I noted in one of my president-elect columns of last year that I have a strong interest in outreach and connection. Then I was referring to connecting Division 49 to other divisions within APA that share interest in group processes. We still need to do this, and we have efforts underway, as you will see when you attend the division meetings this August. But I think we also need to go beyond this, and begin working with other disciplines to show them what we do, how we do it, and how we add value to the human enterprise. In my next column, I will talk about how such an initiative might be undertaken.


President’s Column

Dennis Kivlighan, Ph.D.
Dennis Kivlighan, Ph.D.

We had a wonderfully successful 2015 APA convention in Toronto, thanks in large parts to our convention program team: Drs. Joe Miles, Jill Paquin and Norah Chapman. Also special thanks to Dr. Leann Diederich who put together a wonderful presidential reception taking over from our longtime hosts Dr. Kathy and John Ritter. My personal highlights from the convention were Dr. Zipora Shechtman’s Arthur Teicher Group Psychologist of the Year address, Dr. Molyn Leszcz’s invited address and our first ever Fellows addresses given by Drs. Rex Stockton, Andy Horne and Don Forsythe.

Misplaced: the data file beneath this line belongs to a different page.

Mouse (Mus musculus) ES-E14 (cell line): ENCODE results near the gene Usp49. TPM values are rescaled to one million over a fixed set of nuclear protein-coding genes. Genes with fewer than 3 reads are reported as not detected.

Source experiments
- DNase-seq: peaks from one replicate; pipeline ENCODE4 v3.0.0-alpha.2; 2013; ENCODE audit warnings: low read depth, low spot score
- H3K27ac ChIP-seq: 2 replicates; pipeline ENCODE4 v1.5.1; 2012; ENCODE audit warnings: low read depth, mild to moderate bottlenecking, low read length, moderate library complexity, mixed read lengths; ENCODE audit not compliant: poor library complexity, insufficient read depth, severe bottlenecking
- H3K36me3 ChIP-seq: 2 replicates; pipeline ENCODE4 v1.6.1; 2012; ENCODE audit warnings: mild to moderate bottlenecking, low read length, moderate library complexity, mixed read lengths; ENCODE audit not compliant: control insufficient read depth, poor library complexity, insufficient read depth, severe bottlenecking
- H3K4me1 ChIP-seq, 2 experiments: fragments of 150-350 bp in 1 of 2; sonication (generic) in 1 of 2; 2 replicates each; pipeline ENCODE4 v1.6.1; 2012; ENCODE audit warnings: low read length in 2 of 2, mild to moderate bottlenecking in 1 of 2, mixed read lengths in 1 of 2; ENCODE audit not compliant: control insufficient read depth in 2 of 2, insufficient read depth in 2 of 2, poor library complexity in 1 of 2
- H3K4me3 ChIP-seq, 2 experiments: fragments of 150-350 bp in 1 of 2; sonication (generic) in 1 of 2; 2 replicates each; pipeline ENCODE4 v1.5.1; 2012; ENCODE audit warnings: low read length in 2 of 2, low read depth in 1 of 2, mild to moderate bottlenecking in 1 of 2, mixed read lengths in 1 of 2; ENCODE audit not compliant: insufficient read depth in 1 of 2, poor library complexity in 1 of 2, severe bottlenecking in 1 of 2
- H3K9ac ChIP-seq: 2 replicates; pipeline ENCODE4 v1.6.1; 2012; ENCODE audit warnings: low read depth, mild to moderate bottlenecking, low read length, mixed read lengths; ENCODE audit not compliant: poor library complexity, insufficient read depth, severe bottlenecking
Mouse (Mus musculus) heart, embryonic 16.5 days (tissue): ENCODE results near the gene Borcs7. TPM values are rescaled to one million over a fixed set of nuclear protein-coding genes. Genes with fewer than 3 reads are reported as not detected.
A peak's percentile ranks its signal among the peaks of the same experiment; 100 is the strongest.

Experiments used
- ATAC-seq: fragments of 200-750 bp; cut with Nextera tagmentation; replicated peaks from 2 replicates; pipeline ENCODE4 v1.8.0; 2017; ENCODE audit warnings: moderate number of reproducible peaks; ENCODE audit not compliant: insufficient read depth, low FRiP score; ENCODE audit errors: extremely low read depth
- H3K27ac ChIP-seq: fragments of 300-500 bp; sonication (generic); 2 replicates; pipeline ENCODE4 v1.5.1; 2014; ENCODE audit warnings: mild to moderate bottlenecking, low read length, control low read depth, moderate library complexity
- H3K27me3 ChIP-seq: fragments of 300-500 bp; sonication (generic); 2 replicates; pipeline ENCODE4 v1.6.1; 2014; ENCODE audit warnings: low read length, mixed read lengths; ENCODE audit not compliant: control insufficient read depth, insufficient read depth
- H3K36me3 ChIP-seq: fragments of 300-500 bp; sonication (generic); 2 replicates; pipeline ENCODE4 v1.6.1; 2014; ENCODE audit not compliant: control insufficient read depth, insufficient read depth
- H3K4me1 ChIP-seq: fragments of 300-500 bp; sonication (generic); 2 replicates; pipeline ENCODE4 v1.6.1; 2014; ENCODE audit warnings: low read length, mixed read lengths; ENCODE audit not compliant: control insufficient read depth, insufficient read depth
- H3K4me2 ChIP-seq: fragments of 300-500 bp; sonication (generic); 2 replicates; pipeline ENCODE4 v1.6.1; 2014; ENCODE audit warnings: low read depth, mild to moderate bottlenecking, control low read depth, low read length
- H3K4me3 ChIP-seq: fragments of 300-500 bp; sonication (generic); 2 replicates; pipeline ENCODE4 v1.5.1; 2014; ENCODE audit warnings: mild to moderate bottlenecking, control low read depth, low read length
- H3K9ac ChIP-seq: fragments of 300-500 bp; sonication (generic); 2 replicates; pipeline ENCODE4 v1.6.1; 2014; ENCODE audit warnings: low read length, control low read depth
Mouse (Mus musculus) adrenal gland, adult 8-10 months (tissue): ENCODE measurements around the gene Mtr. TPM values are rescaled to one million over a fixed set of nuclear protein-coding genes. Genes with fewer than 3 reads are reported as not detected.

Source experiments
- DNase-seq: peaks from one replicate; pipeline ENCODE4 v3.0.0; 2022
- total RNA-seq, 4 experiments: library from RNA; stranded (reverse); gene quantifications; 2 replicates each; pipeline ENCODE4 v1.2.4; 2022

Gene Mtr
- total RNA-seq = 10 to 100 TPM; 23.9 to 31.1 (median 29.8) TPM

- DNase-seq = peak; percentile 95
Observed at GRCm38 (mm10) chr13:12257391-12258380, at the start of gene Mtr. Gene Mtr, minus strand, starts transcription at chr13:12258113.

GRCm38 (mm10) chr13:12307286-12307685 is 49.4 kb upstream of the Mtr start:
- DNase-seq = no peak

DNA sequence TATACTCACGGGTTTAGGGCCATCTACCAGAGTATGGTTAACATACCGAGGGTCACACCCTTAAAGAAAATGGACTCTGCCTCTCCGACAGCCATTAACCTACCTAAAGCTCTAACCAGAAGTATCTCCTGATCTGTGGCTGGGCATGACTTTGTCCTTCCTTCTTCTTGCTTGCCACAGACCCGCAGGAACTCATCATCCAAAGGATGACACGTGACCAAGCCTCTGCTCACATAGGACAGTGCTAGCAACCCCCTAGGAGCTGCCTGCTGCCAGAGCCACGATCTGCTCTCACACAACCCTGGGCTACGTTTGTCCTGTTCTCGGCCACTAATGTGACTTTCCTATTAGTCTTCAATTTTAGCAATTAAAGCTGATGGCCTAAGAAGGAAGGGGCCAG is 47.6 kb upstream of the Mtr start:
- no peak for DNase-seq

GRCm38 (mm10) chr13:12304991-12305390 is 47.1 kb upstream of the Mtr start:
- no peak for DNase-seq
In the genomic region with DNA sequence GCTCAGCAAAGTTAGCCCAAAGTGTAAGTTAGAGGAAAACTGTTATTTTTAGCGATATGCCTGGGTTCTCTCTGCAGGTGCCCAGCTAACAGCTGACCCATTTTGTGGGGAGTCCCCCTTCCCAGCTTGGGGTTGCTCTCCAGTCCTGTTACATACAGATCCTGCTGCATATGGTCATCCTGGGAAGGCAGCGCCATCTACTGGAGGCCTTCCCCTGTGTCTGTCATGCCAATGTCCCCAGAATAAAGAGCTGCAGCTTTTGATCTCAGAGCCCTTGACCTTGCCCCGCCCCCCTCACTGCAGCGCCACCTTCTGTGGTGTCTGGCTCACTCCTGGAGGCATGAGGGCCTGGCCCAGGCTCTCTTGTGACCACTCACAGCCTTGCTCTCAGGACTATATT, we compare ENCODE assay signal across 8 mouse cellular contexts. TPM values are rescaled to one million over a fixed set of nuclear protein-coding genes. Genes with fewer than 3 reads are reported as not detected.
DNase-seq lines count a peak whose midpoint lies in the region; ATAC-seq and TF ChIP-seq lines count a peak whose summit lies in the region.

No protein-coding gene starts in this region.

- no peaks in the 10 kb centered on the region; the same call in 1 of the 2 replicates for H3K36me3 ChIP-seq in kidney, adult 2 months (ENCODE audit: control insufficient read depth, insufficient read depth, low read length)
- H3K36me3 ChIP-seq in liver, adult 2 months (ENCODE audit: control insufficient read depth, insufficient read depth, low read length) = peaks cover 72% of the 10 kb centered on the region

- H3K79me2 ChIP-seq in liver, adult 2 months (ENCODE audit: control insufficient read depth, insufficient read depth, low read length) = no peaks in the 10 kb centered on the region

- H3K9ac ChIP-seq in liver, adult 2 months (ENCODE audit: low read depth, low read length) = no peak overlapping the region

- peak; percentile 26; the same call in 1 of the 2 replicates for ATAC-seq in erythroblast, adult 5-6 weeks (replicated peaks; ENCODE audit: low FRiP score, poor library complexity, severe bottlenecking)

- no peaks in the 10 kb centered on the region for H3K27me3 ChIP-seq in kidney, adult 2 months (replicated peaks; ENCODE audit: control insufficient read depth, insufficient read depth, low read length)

For those of you who missed my presidential address (with apologies to those who already heard it) I want to summarize some of the points I made in my address: Are We the Division of Group Psychology AND Group Psychotherapy or the Division of Group Psychology OR Group Psychotherapy? One way to begin to answer this question is to look at some of the statistics about the division.

Who are we? Seventy-two percent of the members of Division 49 are health service providers, therefore the division membership skews toward Group Psychotherapy. With the current round of Fellowship elections, Division 49 has 70 Fellows with, 82% of these fellows being primarily identified with Group Psychotherapy. So again the Fellows skew toward the Group Psychotherapy. The division has elected 26 presidents through 2017, of these 88% are identified with Group Psychotherapy. Again a tilt toward the Group Psychotherapy aspect of the division.

Who do we recognize? The division has 23 Arthur Teicher Group Psychologist of the Year awardees, of these 74% represent the Group Psychology aspect of the division. Therefore, our lifetime achievement award mirrors the membership proportion of the division and can be consider as perhaps balanced between the Group Psychology and Group Psychotherapy aspects of the division.   Finally, there have been 22 Moreland Dissertation award winners and 100% of these represent Group Psychology.